COLLEGE PARK — With Evan Smotrycz likely to return from a broken foot as soon as tonight, it's going to be interesting to see how Maryland coach Mark Turgeon fits the 6-foot-9, 235-pound senior forward back into his team's rotation.
Turgeon hopes Smotrycz, who broke his left foot in practice on Oct. 21, will be in some kind of game shape when No. 8 Virginia comes to Xfinity Center Wednesday for the ACC-Big Ten Challenge.
Smotrycz could get on the court for Friday's home game against Monmouth and, if not, for Sunday's home game against VMI. The kind of role Smotrycz will play, at least in the short term, might have been changed by what transpired earlier this week in Kansas City.
After the Terps beat Arizona State in the semifinals of the CBE Hall of Fame Classic Monday night, Maryland assistant Dustin Clark suggested to Turgeon that he use a bigger lineup against Iowa State in the championship game Tuesday.
Turgeon started senior forward Jon Graham to match up against Cyclones star Georges Niang, then had to switch to 7-1 freshman Michael Cekovsky when Graham got into early foul trouble.
In their first extended time together, Cekovsky and 6-11 sophomore Damonte Dodd controlled the inside and forced the Cyclones outside, where they missed 21 of 27 from 3-point range and shot under 30 percent overall.
The two Maryland big men also contributed eight points after combining for 12 the night before, giving them a total of 20 for the two games. They also combined for 21 rebounds and eight blocked shots.
The strong start by Maryland's two biggest players as well as junior Jake Layman at the power forward has changed how Smotrycz can help the Terps moving forward.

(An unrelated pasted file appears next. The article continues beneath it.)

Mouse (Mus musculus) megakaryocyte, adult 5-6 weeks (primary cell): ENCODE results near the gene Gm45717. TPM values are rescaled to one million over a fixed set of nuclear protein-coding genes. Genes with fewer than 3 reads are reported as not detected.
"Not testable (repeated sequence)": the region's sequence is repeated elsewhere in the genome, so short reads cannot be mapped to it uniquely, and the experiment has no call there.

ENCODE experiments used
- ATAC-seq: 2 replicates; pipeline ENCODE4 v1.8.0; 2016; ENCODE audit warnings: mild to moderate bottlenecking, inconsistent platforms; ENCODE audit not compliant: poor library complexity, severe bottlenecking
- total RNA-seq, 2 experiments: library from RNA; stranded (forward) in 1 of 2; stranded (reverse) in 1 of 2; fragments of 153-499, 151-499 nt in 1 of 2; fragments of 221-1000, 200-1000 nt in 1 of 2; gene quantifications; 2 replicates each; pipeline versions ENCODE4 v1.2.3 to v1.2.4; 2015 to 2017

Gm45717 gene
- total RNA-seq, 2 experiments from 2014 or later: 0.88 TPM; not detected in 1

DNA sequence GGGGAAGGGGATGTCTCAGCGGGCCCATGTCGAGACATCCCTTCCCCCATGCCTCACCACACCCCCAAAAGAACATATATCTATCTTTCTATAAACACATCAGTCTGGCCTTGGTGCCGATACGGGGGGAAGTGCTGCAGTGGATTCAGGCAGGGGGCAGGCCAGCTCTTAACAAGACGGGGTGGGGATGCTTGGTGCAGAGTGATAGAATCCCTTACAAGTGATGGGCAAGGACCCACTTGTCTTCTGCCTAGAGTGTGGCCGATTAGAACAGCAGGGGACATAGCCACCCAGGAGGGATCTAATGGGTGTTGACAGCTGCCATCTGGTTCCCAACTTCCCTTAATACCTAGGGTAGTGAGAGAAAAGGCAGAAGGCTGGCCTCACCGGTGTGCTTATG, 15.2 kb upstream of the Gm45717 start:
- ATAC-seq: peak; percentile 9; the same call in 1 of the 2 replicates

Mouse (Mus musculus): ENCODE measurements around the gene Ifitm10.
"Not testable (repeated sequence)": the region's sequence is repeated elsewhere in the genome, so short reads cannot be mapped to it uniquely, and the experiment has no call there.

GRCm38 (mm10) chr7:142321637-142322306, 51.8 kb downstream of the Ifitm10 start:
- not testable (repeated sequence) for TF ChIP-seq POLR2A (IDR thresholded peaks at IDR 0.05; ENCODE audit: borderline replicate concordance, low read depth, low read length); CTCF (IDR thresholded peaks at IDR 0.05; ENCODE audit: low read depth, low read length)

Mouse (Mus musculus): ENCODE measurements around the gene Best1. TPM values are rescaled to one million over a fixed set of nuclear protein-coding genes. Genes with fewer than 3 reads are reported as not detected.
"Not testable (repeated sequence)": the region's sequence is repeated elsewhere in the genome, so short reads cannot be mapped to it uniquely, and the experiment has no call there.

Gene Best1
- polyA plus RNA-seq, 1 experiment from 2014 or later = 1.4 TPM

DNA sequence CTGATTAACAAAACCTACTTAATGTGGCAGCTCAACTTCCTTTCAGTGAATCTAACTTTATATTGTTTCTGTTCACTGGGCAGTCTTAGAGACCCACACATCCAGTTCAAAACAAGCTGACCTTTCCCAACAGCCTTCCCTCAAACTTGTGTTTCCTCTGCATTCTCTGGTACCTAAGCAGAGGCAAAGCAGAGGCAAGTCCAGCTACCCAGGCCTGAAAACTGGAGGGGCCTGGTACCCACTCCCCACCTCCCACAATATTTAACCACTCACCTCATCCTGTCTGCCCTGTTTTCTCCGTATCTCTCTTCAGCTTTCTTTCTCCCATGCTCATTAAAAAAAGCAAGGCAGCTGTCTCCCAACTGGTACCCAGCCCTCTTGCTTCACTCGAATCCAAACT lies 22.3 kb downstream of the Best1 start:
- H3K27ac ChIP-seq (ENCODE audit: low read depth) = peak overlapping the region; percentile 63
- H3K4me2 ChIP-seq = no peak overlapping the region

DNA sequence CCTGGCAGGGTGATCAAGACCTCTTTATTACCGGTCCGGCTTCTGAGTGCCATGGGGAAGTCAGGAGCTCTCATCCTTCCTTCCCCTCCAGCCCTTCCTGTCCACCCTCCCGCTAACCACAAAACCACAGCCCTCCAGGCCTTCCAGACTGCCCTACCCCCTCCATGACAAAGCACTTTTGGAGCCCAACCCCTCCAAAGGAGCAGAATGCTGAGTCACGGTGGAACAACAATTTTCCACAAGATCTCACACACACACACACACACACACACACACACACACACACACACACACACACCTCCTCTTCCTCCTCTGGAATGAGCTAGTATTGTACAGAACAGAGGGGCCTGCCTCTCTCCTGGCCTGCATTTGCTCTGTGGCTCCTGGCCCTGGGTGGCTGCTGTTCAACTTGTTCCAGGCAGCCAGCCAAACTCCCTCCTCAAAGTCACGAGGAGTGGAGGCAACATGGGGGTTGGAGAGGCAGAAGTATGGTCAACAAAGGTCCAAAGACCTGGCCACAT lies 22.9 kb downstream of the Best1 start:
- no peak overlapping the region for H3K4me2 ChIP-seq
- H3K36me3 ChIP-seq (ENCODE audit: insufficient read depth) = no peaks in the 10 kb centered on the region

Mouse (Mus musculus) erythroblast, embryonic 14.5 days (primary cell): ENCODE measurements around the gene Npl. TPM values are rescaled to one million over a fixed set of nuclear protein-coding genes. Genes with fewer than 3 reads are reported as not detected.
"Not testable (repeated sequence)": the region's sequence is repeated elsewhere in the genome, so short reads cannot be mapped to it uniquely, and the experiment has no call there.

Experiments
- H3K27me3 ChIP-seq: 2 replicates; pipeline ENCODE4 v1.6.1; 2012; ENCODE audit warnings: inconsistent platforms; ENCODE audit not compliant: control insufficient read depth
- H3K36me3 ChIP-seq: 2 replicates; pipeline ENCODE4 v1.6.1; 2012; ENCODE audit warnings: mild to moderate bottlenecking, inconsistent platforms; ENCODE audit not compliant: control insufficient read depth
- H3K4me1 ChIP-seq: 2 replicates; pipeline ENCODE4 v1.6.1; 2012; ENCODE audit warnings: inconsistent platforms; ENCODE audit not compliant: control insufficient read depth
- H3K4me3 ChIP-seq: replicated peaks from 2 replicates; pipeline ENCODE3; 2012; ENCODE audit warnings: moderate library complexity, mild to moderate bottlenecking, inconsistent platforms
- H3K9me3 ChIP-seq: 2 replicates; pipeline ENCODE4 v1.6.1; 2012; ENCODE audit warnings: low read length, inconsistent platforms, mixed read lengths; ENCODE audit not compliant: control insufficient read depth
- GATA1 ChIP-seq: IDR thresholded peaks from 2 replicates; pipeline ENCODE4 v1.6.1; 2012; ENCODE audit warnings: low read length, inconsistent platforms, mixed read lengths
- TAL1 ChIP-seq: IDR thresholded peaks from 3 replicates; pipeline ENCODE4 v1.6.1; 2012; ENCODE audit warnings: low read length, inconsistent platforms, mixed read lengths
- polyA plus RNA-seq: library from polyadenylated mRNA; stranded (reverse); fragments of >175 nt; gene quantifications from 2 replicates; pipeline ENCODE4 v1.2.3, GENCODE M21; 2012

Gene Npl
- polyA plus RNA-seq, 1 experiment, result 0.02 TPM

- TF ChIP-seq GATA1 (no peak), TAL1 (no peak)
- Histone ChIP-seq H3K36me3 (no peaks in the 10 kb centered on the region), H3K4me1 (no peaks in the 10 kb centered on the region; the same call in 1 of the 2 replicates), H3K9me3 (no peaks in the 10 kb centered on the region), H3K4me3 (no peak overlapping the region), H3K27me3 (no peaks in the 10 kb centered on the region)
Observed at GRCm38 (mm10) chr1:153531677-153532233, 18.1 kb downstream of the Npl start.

It will mean more than just reduced playing time - Smotrycz averaged nearly 28 minutes a game a junior. It might also mean that Smotrycz will be asked to play as much on the perimeter as he does inside.
"I think coming back, with me being integrated into the 4-man position, I think he's going to play a little bit of 3 [small forward] and a little 4 on the offensive end," Layman said Thursday. "He's still a very good long-distance shooter, he can still knock down shots for us and I think his rebounding will be big for us as well."
After transferring from Michigan as a junior, Smotrycz averaged 11 points and six rebounds a game. He didn't shoot from distance (36.7) as well as he did in Ann Arbor (43.5 as a sophomore), yet still finished behind only then-sophomore Seth Allen among 3-point shooters.
This year's team – with more movement, better shooters, and players such as Cekovsky and Dodd providing the kind of help inside that the Terps didn't have a year ago - Smotrycz's deficiencies might be less obvious.
"He's such a smart offensive player, he knows how to move without the ball, he knows what to do with the ball, especially with me, Melo [Trimble] and Dez [Wells] driving to the hoop, I think it will open things up for him to get a lot of open shots," Layman said.
Smotryzc's experience overall will also help this young Maryland team, as will his knowledge of Big Ten teams, players and the vagaries of various venues (such as which arenas have friendly rims). He was one of the few Terps to play well in last season's blowout defeat at Ohio State.
Smotrycz's role in Turgeon's rotation seemed pretty clear prior to the Terps winning the tournament in Kansas City. He might have moved right back into the starting lineup.